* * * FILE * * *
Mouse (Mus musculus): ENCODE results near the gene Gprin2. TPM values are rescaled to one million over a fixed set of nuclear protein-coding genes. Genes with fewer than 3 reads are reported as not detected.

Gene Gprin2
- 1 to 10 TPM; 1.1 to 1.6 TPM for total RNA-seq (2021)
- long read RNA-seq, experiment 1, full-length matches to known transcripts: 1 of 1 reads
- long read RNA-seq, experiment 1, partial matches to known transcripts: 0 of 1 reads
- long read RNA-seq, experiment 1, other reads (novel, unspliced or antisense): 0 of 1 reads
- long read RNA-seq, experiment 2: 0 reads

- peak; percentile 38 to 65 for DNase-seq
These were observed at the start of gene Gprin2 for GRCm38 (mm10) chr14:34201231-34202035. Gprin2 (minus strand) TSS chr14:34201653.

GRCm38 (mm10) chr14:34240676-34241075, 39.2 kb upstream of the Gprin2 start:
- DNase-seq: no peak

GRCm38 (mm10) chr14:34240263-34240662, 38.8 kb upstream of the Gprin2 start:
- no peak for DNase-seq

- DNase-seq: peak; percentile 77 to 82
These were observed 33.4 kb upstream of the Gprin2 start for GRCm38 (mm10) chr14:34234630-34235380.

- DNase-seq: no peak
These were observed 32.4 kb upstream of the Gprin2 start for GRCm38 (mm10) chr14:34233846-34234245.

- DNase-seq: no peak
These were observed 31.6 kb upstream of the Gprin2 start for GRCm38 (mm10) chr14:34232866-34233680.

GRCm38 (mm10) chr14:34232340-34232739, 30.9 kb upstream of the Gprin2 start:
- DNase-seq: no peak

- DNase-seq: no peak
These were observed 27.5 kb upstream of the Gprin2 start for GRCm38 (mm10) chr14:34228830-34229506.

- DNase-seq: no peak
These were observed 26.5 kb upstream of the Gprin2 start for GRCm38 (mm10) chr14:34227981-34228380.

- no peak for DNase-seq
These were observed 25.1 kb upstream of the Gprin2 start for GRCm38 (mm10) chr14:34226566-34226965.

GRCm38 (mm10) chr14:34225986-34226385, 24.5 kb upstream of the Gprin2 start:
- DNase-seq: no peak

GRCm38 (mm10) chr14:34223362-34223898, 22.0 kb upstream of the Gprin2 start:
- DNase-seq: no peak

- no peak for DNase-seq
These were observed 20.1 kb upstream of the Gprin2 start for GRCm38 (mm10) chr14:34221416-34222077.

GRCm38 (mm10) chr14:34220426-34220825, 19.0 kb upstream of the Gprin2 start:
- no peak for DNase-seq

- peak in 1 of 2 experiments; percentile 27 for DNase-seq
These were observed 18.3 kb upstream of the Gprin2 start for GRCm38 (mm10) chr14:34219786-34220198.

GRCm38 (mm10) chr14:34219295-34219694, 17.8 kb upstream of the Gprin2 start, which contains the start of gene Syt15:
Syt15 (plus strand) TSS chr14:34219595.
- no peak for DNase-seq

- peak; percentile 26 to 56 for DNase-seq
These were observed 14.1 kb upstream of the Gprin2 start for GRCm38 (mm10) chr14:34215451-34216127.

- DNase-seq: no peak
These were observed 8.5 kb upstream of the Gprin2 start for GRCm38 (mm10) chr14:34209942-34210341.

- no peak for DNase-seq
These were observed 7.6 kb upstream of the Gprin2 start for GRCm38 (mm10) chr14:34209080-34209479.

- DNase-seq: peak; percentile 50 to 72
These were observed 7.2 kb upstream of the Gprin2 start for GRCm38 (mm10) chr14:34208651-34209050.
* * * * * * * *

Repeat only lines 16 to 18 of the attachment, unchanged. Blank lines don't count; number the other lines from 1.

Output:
- DNase-seq: no peak
These were observed 32.4 kb upstream of the Gprin2 start for GRCm38 (mm10) chr14:34233846-34234245.

- DNase-seq: no peak